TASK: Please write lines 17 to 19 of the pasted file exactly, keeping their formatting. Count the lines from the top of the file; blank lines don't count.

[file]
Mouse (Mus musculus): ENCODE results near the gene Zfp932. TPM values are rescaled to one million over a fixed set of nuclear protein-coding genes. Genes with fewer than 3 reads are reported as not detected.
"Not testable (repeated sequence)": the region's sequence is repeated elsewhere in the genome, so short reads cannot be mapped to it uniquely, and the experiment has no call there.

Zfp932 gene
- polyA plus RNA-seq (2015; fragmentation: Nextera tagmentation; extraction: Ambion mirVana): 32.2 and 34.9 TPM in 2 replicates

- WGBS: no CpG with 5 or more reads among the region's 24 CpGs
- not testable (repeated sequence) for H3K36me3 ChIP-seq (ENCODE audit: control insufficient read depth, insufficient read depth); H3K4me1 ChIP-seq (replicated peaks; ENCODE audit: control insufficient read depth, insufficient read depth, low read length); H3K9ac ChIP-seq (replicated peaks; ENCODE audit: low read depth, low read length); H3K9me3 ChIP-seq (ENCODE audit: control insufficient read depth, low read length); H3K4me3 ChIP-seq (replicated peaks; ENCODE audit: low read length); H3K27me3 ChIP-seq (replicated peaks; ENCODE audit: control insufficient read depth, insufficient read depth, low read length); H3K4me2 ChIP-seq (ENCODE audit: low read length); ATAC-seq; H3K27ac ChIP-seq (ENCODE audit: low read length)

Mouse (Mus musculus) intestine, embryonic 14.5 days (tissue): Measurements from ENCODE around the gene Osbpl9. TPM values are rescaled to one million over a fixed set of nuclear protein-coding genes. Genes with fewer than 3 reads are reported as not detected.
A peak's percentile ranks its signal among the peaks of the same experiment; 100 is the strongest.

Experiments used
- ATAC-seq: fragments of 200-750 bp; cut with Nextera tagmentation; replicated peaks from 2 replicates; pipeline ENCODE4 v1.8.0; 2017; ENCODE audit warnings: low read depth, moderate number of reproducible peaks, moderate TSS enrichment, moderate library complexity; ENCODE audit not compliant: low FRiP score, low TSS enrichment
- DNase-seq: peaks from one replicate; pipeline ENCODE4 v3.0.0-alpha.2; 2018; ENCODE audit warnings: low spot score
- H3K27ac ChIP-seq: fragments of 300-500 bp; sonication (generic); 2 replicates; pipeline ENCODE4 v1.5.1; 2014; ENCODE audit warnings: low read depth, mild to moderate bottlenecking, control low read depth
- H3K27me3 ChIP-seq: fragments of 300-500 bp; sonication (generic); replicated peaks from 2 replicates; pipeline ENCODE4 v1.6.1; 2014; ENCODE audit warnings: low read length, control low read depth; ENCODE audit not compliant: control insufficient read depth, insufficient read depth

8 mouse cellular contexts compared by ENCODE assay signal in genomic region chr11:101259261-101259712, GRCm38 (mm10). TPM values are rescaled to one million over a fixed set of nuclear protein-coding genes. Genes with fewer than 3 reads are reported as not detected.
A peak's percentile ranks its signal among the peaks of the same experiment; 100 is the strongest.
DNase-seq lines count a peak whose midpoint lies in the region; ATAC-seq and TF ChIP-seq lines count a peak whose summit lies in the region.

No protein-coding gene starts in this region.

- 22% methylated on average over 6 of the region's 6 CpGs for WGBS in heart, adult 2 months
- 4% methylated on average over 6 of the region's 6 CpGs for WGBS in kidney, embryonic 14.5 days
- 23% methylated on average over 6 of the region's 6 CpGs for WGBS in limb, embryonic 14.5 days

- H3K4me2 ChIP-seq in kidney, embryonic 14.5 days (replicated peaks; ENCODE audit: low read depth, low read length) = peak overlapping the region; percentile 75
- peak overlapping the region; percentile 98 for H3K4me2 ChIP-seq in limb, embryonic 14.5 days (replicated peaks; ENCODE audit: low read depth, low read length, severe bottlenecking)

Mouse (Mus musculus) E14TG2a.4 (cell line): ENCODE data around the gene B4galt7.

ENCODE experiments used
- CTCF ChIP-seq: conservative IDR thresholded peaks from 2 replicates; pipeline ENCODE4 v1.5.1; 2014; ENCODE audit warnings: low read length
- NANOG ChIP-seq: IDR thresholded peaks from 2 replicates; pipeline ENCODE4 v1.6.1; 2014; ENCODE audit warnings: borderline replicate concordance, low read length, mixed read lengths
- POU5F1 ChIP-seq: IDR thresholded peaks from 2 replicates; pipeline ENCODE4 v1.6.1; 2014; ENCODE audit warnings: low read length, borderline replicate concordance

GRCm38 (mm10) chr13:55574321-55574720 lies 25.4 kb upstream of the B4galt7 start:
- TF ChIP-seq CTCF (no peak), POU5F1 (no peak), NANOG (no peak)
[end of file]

No protein-coding gene starts in this region.

- 22% methylated on average over 6 of the region's 6 CpGs for WGBS in heart, adult 2 months
- 4% methylated on average over 6 of the region's 6 CpGs for WGBS in kidney, embryonic 14.5 days